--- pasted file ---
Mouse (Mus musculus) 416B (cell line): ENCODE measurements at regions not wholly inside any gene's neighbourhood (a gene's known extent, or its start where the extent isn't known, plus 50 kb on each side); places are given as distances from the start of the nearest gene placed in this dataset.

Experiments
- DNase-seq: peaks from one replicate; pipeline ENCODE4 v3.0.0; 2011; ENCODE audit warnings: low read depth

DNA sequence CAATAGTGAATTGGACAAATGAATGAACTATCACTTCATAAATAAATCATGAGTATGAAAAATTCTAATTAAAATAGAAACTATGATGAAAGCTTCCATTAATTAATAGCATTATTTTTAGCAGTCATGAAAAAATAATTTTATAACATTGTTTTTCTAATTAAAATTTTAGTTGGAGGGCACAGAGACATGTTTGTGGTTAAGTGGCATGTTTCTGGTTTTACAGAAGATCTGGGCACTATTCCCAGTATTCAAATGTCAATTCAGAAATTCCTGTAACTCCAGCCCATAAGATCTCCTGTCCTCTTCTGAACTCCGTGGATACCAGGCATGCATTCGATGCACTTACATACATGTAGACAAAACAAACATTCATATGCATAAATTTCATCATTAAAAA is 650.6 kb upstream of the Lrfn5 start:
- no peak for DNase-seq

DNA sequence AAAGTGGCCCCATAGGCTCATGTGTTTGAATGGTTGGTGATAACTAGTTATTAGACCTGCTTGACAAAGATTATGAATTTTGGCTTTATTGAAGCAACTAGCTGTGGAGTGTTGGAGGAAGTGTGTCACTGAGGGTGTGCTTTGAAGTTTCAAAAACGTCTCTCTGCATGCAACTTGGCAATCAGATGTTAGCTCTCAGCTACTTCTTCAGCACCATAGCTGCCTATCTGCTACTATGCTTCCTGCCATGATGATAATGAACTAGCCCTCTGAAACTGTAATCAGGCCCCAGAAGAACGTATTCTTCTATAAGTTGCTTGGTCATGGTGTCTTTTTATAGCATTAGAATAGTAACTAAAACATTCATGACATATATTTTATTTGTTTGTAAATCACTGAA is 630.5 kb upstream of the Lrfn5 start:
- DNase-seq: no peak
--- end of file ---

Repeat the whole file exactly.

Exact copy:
Mouse (Mus musculus) 416B (cell line): ENCODE measurements at regions not wholly inside any gene's neighbourhood (a gene's known extent, or its start where the extent isn't known, plus 50 kb on each side); places are given as distances from the start of the nearest gene placed in this dataset.

Experiments
- DNase-seq: peaks from one replicate; pipeline ENCODE4 v3.0.0; 2011; ENCODE audit warnings: low read depth

DNA sequence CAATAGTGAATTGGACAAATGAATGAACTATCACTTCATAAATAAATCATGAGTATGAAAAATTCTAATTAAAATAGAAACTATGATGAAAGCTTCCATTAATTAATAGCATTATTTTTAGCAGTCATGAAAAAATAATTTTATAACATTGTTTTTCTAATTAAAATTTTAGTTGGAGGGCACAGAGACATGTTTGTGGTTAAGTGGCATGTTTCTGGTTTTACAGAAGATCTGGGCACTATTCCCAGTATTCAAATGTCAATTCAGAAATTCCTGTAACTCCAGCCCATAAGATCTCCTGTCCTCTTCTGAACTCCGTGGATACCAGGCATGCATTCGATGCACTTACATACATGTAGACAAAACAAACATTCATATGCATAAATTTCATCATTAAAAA is 650.6 kb upstream of the Lrfn5 start:
- no peak for DNase-seq

DNA sequence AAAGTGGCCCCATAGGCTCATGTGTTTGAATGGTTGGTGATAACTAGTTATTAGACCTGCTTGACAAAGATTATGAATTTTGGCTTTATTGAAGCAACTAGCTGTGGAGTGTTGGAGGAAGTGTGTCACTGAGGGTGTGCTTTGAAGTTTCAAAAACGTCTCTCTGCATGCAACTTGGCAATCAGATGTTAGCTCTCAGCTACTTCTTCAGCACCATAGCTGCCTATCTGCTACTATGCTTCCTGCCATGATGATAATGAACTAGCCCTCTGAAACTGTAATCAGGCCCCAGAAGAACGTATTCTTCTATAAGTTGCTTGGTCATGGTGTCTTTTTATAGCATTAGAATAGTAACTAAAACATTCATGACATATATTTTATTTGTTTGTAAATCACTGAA is 630.5 kb upstream of the Lrfn5 start:
- DNase-seq: no peak